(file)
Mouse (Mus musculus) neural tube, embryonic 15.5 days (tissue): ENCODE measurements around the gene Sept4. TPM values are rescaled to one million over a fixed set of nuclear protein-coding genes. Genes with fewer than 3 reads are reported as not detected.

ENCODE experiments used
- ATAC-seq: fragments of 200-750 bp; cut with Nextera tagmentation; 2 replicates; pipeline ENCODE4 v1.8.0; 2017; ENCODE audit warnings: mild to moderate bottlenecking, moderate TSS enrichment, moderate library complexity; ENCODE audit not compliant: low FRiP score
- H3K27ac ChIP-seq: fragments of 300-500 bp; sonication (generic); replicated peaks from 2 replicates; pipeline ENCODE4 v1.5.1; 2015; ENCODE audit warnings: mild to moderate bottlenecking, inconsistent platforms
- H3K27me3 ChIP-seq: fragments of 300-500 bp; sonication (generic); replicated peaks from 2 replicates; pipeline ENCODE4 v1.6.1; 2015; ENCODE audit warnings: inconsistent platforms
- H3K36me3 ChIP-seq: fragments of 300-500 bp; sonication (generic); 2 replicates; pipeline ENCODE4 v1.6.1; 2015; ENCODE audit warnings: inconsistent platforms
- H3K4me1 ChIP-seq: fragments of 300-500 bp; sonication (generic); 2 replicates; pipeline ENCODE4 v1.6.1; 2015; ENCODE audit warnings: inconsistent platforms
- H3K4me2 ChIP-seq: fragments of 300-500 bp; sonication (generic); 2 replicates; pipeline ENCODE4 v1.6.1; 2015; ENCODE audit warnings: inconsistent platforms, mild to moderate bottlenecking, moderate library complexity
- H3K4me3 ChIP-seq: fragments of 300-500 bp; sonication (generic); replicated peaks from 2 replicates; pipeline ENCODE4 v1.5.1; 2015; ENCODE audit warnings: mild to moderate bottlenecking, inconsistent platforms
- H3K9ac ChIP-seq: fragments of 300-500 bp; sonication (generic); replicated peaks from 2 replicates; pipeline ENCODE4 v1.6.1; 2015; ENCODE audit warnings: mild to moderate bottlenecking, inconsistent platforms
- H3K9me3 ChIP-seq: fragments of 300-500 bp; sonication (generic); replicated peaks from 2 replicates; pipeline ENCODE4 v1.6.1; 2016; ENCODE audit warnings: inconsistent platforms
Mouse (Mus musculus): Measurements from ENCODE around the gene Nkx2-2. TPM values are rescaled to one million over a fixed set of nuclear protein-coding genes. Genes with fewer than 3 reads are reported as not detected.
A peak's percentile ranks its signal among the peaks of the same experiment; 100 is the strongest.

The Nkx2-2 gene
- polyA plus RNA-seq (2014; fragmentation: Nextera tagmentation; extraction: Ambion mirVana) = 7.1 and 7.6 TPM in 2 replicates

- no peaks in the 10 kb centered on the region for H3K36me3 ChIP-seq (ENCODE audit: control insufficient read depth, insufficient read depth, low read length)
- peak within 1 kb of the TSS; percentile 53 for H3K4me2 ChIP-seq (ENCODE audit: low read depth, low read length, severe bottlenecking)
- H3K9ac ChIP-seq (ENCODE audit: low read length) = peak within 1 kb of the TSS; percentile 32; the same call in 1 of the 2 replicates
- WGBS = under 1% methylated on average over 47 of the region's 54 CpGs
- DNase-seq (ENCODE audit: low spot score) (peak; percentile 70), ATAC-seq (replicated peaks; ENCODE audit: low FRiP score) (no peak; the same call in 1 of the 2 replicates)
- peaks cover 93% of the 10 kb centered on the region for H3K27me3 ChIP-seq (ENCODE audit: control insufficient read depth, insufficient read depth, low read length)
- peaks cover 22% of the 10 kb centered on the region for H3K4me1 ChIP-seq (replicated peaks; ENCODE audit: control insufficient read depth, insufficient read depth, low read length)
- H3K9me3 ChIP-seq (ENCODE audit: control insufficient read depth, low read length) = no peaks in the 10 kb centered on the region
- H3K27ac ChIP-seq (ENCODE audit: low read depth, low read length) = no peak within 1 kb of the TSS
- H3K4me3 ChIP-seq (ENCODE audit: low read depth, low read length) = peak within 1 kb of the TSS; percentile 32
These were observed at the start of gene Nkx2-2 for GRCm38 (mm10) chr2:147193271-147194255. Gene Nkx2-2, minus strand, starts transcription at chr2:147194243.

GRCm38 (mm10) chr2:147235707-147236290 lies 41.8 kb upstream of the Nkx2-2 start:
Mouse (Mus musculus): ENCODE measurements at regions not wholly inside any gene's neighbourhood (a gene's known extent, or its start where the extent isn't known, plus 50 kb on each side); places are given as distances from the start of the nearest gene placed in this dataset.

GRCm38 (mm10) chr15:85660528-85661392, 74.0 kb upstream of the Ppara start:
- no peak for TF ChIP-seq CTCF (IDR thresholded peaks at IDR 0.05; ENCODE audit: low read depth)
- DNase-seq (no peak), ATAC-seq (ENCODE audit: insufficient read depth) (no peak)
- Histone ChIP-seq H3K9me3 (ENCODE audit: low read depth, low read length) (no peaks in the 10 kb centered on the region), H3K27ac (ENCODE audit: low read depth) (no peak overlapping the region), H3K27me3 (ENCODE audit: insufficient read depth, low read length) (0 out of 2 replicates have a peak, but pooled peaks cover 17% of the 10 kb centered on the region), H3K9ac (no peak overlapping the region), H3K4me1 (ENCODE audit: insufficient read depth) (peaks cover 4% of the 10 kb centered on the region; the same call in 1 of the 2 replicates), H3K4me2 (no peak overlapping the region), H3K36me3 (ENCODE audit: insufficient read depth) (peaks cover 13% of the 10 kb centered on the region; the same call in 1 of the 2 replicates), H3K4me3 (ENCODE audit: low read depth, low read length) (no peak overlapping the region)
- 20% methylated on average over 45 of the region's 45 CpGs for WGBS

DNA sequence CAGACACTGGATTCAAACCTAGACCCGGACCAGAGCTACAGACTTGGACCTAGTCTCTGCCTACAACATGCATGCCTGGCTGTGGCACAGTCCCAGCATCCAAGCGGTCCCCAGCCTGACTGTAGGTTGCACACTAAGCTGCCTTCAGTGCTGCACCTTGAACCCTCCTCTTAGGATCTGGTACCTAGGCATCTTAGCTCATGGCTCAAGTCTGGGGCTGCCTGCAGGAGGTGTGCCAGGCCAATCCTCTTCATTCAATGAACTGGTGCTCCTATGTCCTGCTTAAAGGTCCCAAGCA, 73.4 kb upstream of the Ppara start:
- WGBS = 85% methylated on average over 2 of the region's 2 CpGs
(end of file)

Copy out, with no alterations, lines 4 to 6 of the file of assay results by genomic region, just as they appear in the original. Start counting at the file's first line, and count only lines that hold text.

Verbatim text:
- H3K27ac ChIP-seq: fragments of 300-500 bp; sonication (generic); replicated peaks from 2 replicates; pipeline ENCODE4 v1.5.1; 2015; ENCODE audit warnings: mild to moderate bottlenecking, inconsistent platforms
- H3K27me3 ChIP-seq: fragments of 300-500 bp; sonication (generic); replicated peaks from 2 replicates; pipeline ENCODE4 v1.6.1; 2015; ENCODE audit warnings: inconsistent platforms
- H3K36me3 ChIP-seq: fragments of 300-500 bp; sonication (generic); 2 replicates; pipeline ENCODE4 v1.6.1; 2015; ENCODE audit warnings: inconsistent platforms